78% said that they “Actively manage my work and personal responsibilities and goals daily or weekly.”

43% said that they “Always keep a calendar with all of my personal and work responsibilities and goals in one place.”

32% said that they “Set aside time daily or weekly to check in with myself and answer the question, “What do I want?”

Strategic work+life fit means keeping all of your work and personal “to dos” in one central location so you have a complete picture of what is happening in all areas of your life (why it’s work “+” life).  You need to set time aside at least weekly to check in with yourself to make sure you are where you want to be with your “fit” given your most current set of circumstances.  And then change as many realities as you can to close any gap between what you want and where you are, knowing there is no right answer.  Only what works for you.

Your unique work+life “fit.”  No right answer, only strategic, judgment-free action.

  • Torry-Themas

    I think the work-life ‘fit’ and not ‘balance’ is right. You can not balance them easily withing the existing culture of work – all you can try to do is fit everything in that you need and want to do. I also think that people work too much – and as employers, employees and self-employed, we all can all try harder to find balance between work and life. Time for YOU. 21hours could be the basic working week as opposed to the massive 40hours (or a lot more). It is too much and cannot be sustained for a lifetime. People are not machines.

    The Future of Work

    The moral basis for 21hours a week is upon the idea (I believe) that if living standards are improved (for example – time for leisure, health, good food, family etc.) that people will get by with less money. There may be some middle way between the existing system and an imposed 21 hour working week. Germany would entertain this idea at least as their culture is very family orientated (for instance – they do not open their shops on a Sunday so people who work in the retail sector do not have to work on this day). Here in Britain, on the other hand, this would never wash. We work the most hours in Europe.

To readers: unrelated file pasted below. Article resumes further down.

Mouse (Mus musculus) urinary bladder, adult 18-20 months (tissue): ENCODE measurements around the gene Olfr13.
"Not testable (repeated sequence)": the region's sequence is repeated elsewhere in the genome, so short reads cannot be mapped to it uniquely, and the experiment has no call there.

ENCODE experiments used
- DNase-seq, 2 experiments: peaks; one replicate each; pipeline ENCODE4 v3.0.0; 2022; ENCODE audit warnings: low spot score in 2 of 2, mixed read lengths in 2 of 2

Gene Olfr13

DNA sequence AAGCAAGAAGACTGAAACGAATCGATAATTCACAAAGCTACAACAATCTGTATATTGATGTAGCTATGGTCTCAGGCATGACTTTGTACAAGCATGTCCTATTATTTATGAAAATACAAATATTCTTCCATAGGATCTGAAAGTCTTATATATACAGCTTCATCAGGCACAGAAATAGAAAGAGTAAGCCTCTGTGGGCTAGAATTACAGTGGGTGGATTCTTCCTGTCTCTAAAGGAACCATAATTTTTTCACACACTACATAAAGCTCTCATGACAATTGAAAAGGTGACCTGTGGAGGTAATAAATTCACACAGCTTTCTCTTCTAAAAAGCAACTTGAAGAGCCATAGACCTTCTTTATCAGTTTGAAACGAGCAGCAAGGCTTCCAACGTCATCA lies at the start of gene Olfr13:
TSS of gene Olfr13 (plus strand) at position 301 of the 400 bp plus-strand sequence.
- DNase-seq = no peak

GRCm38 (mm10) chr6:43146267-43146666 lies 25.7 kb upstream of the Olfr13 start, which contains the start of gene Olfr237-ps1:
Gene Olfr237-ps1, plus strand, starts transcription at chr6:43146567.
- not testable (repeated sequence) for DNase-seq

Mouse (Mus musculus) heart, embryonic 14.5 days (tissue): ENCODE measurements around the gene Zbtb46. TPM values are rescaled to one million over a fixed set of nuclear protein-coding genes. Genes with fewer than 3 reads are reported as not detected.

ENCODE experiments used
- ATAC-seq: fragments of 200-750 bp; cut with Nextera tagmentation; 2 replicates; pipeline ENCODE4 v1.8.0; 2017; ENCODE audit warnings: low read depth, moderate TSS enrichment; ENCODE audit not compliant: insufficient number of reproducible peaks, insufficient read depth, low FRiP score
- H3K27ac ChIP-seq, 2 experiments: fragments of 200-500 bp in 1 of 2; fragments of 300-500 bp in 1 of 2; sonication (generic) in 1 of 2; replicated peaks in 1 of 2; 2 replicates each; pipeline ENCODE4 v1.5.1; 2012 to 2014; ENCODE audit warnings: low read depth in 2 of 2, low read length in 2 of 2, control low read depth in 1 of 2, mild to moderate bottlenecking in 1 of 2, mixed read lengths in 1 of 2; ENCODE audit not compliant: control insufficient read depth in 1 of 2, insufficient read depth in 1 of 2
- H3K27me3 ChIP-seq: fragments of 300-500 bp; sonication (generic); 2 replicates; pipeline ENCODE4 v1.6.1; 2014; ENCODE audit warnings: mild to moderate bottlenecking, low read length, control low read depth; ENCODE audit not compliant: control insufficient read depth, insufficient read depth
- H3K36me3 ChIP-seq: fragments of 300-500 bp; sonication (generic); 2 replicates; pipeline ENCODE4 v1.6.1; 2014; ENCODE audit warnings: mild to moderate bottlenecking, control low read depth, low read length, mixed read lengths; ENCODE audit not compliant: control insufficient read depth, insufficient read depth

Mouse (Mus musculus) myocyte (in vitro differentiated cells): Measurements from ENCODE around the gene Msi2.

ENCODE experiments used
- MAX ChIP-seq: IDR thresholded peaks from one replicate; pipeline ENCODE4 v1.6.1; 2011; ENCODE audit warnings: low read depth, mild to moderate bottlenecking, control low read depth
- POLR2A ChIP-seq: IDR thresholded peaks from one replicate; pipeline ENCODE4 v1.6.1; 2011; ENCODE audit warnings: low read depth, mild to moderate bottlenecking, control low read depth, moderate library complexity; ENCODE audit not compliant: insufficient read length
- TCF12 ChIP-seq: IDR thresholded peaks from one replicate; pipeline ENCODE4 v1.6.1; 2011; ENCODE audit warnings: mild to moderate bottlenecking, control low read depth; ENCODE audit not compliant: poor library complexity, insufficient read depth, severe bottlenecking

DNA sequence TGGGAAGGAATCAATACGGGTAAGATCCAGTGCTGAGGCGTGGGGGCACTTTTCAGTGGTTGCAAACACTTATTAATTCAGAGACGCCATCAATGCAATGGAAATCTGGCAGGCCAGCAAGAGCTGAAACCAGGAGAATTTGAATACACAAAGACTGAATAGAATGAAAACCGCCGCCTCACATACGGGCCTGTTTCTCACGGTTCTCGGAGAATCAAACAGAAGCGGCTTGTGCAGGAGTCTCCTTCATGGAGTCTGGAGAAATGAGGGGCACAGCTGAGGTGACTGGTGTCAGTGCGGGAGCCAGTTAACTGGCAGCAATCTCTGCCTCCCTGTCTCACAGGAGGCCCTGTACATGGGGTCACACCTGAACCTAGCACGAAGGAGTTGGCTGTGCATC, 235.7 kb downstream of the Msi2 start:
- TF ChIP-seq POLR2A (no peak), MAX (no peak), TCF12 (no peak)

People live to work and I think this attitude can be traced back to, what Max Weber called ‘The Protestant work ethic’. This label is more relevant to the times in which this sociologist deemed it a phenomenon of industrial society (19th Century). But the idea of a ‘work ethic’ or a moral obligation to work oneself into the ground (in effect) with excessive hours of gainful employment dominates the culture of work.

    I work around 20hours a week and earn enough to get by. I like to have time to think. I have always been told that ‘time to think’ is a dangerous thing. I think this goes hand in hand with the notion that ‘the devil makes work for idle hands’.

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  • I love that the national conversation is finally shifting away from “balance.” I have always been a working mom, and this concept has never rung true to me. Balance implies equal. This is not the case for my life, nor for many of the working parents I know. My recent doctoral work on mid-career mothers in higher education also indicated that “balance” was an unrealistic dichotomy that is not attainable, and thus, no longer useful. The findings from my study suggested instead, “work-life negotiation.” We all have roles and responsibilities that we are constantly negotiating. Thanks for raising awareness for the cause!
    Best,
    Dr. Monica M. Fochtman

  • Hi Monica,

    You are right. It is an ongoing work+life fit negotiation!

    Best,
    Cali